Why Delhi’s Central Vista Project Has Sparked Debate About Development, Heritage


May 18, 2021


Image Credit: ANI

In the midst of India’s second Covid19 wave, the central government is fighting to continue one essential service — the construction work around Central Vista in New Delhi. The project envisions a new and improved Lutyens’ Delhi, transforming the stretch of land between Rashtrapati Bhavan and India Gate in the next five years.

Criticism against the project has taken note of the scale of expenditure — a hefty cost of Rs. 20,000 crore — as well as the intent — with many calling it a veritable “vanity project” by the ruling Bharatiya Janata Party (BJP). It is also the timing of the project, in the midst of a pandemic that has pushed India’s healthcare system to the brink, that makes this specter of “redevelopment” seem unnecessary and extravagant.

The central government’s justification has perched on two arguments: Central Vista is India’s “power corridor” and thus must reflect power itself; the current structures are far too dilapidated and congested, requiring repairs worth millions in itself, along with a shortage of parking space.

The project is elaborate but can be broken down into four phases. First is the construction of a new triangle-shaped parliament building, the foundational stone for which was laid by the Prime Minister last December. What will happen to the current parliament building? It will be turned into a “museum of democracy.” Second, 11 existing buildings, including heritage sites like the National Museums and the Indira Gandhi National Centre for the Arts (IGNCA), are set to be demolished. Third, the verdant green lawns alongside Rajpath will be transformed into land for seven-story high bureaucratic offices. Fourth, construction of new residences and an office block for the Prime Minister and Vice President of India will take place by 2022 — the environmental clearance for which was granted earlier this month. The North and South Block of Lutyens’ Delhi, which currently houses government ministries will turn into museums, while those ministries will shift into the new office blocks.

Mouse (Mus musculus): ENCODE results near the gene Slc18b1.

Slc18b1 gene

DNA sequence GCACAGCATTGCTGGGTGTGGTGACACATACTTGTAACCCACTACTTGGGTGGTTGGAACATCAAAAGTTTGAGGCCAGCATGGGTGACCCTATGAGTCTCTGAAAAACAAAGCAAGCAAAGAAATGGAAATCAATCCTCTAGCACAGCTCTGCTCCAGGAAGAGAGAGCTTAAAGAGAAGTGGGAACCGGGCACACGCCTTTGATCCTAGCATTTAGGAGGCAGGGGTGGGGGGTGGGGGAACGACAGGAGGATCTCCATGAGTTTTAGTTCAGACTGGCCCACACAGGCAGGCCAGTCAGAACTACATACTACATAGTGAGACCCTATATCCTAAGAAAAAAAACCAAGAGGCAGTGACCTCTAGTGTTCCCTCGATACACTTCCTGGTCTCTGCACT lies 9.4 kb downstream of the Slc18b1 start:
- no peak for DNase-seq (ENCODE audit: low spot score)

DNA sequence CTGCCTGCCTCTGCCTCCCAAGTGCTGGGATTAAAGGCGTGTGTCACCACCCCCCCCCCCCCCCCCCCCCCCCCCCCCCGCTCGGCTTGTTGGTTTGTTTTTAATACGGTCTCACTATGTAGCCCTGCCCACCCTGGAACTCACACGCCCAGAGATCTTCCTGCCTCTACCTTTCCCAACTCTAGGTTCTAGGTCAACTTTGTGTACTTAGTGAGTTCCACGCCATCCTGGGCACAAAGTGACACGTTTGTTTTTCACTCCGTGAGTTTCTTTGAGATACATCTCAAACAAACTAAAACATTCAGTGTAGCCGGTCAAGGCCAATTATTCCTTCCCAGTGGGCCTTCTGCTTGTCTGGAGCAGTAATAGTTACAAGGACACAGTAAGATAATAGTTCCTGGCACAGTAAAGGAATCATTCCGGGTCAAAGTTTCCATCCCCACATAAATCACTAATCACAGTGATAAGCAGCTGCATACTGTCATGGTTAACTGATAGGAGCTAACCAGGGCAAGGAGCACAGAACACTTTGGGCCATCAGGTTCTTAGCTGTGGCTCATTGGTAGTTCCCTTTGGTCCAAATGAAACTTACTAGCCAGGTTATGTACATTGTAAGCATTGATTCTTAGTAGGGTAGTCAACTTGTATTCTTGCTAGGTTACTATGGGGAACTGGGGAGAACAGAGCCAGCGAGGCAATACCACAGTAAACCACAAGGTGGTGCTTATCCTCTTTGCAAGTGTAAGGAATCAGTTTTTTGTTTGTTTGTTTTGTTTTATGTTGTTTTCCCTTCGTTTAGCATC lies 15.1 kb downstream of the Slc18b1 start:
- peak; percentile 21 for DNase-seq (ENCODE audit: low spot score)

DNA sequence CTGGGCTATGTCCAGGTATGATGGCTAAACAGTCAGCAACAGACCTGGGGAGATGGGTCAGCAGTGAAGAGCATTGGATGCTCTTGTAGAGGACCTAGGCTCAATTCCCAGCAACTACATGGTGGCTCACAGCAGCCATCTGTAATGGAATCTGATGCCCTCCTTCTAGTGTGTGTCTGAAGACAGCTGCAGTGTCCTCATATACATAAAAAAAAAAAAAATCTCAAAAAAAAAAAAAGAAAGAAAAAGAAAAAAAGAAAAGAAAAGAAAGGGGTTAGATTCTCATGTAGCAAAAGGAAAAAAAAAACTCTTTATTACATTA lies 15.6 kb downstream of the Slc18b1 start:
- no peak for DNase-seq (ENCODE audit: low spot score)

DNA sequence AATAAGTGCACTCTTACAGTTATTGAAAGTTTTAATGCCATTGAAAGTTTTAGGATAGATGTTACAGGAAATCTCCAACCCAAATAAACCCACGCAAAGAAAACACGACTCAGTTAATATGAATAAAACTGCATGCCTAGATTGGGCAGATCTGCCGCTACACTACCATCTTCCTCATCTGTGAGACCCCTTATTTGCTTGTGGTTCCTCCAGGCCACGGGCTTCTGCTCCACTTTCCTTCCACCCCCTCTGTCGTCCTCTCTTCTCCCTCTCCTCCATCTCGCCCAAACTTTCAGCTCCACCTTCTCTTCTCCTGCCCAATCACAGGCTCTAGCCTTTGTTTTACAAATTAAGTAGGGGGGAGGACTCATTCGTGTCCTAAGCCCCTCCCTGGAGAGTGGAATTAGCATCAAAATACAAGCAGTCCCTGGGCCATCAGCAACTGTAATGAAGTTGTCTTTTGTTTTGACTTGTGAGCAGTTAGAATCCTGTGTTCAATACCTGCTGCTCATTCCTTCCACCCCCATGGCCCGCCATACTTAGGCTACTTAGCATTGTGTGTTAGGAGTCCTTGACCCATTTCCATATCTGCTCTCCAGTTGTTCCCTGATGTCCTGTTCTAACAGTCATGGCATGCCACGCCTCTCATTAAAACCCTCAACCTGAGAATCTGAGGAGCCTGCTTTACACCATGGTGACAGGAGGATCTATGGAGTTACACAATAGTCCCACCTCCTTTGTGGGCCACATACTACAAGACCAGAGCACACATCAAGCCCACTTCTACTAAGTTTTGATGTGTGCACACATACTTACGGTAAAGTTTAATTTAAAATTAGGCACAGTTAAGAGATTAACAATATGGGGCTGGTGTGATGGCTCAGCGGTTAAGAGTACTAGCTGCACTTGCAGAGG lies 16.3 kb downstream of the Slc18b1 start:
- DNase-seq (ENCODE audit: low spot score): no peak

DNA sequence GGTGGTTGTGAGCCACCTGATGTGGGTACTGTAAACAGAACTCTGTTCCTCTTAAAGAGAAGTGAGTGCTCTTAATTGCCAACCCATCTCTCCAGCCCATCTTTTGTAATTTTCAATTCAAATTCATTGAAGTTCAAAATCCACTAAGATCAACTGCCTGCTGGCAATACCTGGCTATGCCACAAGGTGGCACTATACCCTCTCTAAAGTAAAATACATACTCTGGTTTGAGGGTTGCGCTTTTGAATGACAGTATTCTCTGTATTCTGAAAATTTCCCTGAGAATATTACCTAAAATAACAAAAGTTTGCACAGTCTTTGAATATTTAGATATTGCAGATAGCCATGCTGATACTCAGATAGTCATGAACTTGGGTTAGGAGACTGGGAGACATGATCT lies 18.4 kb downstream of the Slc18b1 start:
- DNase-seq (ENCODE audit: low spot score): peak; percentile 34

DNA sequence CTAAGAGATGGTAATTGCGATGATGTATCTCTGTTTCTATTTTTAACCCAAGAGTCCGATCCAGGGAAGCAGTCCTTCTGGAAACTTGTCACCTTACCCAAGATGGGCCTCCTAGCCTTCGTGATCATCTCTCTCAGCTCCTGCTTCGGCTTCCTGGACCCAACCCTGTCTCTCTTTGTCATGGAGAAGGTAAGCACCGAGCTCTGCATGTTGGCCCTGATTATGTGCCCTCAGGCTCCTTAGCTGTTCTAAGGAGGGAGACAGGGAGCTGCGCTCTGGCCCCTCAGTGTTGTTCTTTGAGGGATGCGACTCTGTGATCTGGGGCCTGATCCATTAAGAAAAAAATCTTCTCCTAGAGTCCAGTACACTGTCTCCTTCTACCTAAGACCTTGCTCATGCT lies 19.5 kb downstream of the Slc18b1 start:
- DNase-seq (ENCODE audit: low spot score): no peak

The renovation aspires to be a celebration of “democracy” and “development” — two terms that have come to mean different things to the state and its people.

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Various petitions and appeals have been made against carrying out the project during the pandemic. “It is especially troubling that this extravagant project is moving ahead in the midst of a devastating pandemic,” said an open letter addressed to the Prime Minister by a group of more than 70 scholars from India and abroad, including historian Romila Thapa and critic Gayatri Spivak. “The current escalating health crisis calls for a pause and a reset. In the short term, all priorities and resources should be directed at combating the pandemic,” signatories noted, calling for a halt and reconsideration of the government’s project.

Other concerns include the safety of construction workers, who stand the risk of contracting the infection. The national capital is currently in lockdown owing to a sharp rise in cases, but the Central Vista work is continuing as an “essential service” — as designated by the Supreme Court — and continues work in full swing, housing laborers at the site itself or ferrying them from their homes. Recently, the Delhi police put up notices of “no photography” and “no video recording” along with the redevelopment site, prompting concerns regarding the health risk and poor working conditions being concealed.

A petition in the Supreme Court noted the “super spreading potential and threat” posed by the construction work. “When we came to your lordships, we were afraid their dereliction was going to lead to an Auschwitz on the gardens of Central Delhi, on the gardens of India Gate,” senior advocate Siddharth Luthra argued.

Others too have drawn historical concerns. “As history has it, Nero wanted to rebuild Rome in a more modern and contemporary fashion. His ministers, however, refused to let that happen. All of this, while the rest of his empire was still coping, trying to survive with what little they had left,” Seraj Ali writes in The Wire. In a pandemic age, the burning of Rome unerringly becomes a euphemism for India’s crisis. The transporting of these rare manuscripts, books, and Mughal-era documents from these buildings is fraught with the risk of loss and mishandling

Union Minister Hardeep S. Puri argued that the money allocated for Covid19 vaccines — Rs 35,000 crores — is more than what has been spent on the Central Vista over the years. This, however, doesn’t negate the reality of a ferocious second wave — overflowing crematoria, corpses in rivers, patients dying due to lack of oxygen among other resources. Critics have pointed to the need to spend more on healthcare infrastructures and socio-economic forces, rather than beautification projects that become an eyesore during a crisis.